Ongoing tension between Tulsa law enforcement agencies and the community they are charged with protecting took center stage this weekend after Tulsa County Sheriff deputies and a Tulsa Police Department officer shot and killed a knife-wielding, mentally ill man named Joshua Barre.
Sheriff deputies had attempted to serve a mental-health-evaluation court order on Barre three times since June 1. Having failed to do so, law enforcement encountered Barre again Friday when multiple community members called 9-1-1 to report a shirtless man walking down the street with two knives.
Apparently exhibiting some form of psychosis, Barre did not comply with law enforcement requests. According to a TPD release, officers followed Barre a half-dozen blocks, and a Taser was deployed. At an intersection, he entered a convenience store and was fatally shot through its glass door.
Protests near the scene erupted, and a community still reeling from the recent manslaughter acquittal of TPD officer Betty Shelby grieved again.
Results-based profession: Another death
While Barre’s knives and his entrance into a building containing bystanders will likely shield officers from any claimed criminal wrongdoing, the 29-year-old’s death further highlights apparent training deficiencies plaguing Tulsa law enforcement.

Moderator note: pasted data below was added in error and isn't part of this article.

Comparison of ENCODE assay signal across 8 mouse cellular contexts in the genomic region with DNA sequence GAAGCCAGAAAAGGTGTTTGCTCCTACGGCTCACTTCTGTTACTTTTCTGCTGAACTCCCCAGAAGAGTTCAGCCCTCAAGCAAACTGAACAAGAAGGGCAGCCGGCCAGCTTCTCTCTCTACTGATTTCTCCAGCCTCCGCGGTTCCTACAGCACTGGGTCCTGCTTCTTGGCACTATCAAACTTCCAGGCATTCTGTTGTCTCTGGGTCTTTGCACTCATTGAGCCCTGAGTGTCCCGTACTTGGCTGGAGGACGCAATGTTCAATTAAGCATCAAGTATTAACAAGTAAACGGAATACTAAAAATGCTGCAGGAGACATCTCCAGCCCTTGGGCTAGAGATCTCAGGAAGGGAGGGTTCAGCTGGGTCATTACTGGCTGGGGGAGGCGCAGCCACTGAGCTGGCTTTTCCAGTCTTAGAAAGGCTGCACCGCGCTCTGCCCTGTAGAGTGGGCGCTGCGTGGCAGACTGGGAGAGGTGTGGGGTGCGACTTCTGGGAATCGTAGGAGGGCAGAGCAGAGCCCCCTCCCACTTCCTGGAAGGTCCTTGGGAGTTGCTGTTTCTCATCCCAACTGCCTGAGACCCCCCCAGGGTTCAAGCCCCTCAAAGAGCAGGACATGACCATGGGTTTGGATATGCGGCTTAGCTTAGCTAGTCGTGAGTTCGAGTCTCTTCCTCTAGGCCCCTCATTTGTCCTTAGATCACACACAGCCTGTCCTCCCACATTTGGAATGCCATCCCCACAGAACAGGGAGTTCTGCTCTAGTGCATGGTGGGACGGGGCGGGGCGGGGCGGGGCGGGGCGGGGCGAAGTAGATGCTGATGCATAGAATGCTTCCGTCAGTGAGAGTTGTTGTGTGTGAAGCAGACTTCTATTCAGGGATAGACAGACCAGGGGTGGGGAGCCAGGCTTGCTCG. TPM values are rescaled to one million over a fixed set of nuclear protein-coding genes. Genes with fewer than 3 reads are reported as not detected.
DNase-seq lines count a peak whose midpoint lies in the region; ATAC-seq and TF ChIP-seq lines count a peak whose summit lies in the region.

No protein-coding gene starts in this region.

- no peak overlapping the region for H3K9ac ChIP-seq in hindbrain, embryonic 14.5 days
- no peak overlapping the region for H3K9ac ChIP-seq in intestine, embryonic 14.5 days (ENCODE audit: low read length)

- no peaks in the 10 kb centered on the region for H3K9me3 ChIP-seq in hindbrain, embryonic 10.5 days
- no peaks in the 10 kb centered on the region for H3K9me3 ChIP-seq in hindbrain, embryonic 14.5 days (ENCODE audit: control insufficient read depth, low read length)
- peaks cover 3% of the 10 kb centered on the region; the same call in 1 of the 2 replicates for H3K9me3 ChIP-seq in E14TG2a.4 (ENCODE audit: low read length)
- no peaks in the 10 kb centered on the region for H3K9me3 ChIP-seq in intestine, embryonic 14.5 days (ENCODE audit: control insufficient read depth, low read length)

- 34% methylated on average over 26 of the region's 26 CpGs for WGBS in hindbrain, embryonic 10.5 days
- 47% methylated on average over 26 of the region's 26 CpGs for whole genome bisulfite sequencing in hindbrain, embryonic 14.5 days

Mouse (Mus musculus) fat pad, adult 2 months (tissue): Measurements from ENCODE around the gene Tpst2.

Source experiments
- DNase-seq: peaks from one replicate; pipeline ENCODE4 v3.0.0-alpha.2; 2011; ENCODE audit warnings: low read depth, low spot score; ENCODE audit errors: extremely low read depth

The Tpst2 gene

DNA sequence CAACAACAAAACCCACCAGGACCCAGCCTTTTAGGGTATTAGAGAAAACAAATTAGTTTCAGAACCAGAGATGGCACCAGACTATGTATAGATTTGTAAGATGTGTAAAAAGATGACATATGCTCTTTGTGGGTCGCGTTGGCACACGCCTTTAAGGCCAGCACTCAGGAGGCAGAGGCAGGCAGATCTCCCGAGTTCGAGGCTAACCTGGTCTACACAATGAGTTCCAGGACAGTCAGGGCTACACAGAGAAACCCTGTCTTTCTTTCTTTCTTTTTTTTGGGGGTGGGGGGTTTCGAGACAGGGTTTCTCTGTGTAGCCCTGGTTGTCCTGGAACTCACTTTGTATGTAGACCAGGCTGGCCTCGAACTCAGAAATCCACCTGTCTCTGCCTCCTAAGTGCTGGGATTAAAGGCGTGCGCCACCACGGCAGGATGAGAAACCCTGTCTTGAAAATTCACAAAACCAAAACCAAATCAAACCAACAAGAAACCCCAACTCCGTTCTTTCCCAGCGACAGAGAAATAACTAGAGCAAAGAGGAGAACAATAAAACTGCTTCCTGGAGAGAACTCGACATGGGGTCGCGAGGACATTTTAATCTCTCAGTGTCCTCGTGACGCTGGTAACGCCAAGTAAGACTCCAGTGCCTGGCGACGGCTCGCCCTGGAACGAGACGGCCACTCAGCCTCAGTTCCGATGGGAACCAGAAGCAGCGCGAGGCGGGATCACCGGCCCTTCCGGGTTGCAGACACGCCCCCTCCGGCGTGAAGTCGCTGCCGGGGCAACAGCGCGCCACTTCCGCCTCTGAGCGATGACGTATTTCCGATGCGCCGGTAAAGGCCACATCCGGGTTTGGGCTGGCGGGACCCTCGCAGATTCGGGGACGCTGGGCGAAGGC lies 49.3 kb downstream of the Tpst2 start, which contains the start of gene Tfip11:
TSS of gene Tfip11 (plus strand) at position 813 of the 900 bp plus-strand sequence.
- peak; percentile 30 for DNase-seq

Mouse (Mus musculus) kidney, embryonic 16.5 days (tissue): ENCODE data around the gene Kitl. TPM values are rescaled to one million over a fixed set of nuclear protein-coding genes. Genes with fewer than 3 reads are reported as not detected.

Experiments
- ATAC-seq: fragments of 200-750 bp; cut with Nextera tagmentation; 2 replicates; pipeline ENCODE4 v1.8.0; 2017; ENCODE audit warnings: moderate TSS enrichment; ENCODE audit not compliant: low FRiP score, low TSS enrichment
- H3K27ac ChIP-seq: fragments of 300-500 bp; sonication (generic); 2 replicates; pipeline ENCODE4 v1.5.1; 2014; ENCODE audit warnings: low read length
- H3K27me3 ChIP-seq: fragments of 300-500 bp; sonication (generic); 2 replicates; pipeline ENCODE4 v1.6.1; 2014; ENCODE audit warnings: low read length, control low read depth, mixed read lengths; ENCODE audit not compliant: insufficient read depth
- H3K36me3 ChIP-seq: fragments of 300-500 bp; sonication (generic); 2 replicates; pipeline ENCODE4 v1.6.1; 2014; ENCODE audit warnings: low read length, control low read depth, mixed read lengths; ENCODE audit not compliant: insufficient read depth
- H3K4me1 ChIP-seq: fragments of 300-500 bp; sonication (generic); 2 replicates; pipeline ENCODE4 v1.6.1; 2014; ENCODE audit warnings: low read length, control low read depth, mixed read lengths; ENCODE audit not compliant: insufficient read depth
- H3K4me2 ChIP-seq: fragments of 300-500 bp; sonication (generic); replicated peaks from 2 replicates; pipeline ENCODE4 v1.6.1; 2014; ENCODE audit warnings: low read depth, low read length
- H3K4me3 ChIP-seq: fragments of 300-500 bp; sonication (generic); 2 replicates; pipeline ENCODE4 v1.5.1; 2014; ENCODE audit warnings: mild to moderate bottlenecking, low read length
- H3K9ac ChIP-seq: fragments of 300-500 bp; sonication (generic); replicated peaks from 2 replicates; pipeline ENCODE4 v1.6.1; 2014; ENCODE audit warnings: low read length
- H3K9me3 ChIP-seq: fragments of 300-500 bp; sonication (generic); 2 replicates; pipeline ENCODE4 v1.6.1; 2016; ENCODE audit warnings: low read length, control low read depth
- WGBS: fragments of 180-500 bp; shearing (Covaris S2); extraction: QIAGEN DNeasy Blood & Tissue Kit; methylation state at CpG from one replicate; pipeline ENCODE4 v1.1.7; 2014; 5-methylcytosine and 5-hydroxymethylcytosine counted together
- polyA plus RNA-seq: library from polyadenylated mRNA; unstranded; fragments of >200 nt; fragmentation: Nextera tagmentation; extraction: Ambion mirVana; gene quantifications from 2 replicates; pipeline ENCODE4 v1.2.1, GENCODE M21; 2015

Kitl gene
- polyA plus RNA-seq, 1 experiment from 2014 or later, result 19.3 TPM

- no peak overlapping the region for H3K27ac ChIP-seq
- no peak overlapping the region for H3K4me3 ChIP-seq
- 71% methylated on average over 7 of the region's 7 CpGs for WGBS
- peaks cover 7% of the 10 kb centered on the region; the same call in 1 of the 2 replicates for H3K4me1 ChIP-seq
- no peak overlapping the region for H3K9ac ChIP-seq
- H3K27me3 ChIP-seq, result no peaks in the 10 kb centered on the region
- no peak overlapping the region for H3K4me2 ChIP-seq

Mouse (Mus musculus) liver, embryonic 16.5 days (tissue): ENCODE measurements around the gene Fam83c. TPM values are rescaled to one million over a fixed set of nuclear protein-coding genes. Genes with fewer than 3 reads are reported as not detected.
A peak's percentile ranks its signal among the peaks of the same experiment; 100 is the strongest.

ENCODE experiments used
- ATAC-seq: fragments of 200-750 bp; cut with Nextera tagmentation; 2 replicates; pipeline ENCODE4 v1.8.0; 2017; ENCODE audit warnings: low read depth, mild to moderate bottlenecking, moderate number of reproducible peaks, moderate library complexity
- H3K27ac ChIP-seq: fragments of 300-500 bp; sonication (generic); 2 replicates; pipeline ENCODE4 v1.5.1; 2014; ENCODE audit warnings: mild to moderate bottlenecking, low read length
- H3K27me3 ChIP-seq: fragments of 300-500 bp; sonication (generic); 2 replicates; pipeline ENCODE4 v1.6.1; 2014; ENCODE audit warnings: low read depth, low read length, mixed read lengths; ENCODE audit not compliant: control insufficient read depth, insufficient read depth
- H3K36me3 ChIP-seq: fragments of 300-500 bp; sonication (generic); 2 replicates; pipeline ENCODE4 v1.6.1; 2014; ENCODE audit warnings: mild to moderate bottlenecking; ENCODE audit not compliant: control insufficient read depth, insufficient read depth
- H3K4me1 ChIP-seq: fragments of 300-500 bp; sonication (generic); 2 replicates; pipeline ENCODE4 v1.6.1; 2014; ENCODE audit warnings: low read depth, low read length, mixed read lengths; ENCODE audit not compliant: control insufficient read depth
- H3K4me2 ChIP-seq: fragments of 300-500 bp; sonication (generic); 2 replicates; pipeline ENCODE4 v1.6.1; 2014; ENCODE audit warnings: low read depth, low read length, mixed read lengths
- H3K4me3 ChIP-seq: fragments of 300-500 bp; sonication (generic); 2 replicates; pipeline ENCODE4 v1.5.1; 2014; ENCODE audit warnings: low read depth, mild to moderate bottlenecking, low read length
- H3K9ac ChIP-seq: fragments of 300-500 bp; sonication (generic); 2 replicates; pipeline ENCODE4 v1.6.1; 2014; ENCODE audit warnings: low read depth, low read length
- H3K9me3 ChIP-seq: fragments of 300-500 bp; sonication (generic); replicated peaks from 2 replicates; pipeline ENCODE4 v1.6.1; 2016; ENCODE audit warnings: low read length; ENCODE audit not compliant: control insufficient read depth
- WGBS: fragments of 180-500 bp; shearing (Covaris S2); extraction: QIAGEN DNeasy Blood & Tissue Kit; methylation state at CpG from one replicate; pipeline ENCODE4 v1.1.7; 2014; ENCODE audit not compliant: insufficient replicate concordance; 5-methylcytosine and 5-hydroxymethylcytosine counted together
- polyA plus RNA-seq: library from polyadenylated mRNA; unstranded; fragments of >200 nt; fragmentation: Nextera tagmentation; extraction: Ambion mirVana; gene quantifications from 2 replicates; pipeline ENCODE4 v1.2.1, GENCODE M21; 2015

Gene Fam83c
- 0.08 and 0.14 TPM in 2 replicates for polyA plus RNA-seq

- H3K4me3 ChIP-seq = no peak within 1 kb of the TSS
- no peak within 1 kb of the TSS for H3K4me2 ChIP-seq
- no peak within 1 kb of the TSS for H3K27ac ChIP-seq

In a results-based profession, Tulsa law enforcement have twice killed troubled citizens over the past year instead of detaining and helping them. As area Rep. Monroe Nichols (D-Tulsa) told NonDoc last month, it would seem better training could and should be pursued to yield better results (i.e., fewer deadly shootings).
To that end, let’s examine three potential problems in the lethal case of Tulsa Law Enforcement v. Joshua Barre.
First, cops drop ball on pass from court
With limited resources and bureaucratic tendencies, the public mental health system can be extremely difficult to navigate. But someone concerned for Barre — or the potential threat he posed — had navigated the system admirably enough to obtain a court order saying law enforcement must transport the reportedly bipolar man to a state facility for evaluation and treatment.
Yet three separate visits to Barre’s residence to serve this mental health order proved unsuccessful. Twice, Sheriff’s deputies determined the man did not “pose an immediate threat to the public” despite his threats to kill officers with a hammer from inside his house.
For Barre to die days later on the basis that he posed an immediate threat to the public implies inherent error of action in retrospect.
That raises questions only law enforcement can answer honestly and effectively: What alternative methods could deputies have employed to serve Barre’s court order successfully? Did serving this order receive enough emphasis from deputies? Did deputies receive enough support from their superiors and the community when attempting to serve the order?
Second, law enforcement appear under-equipped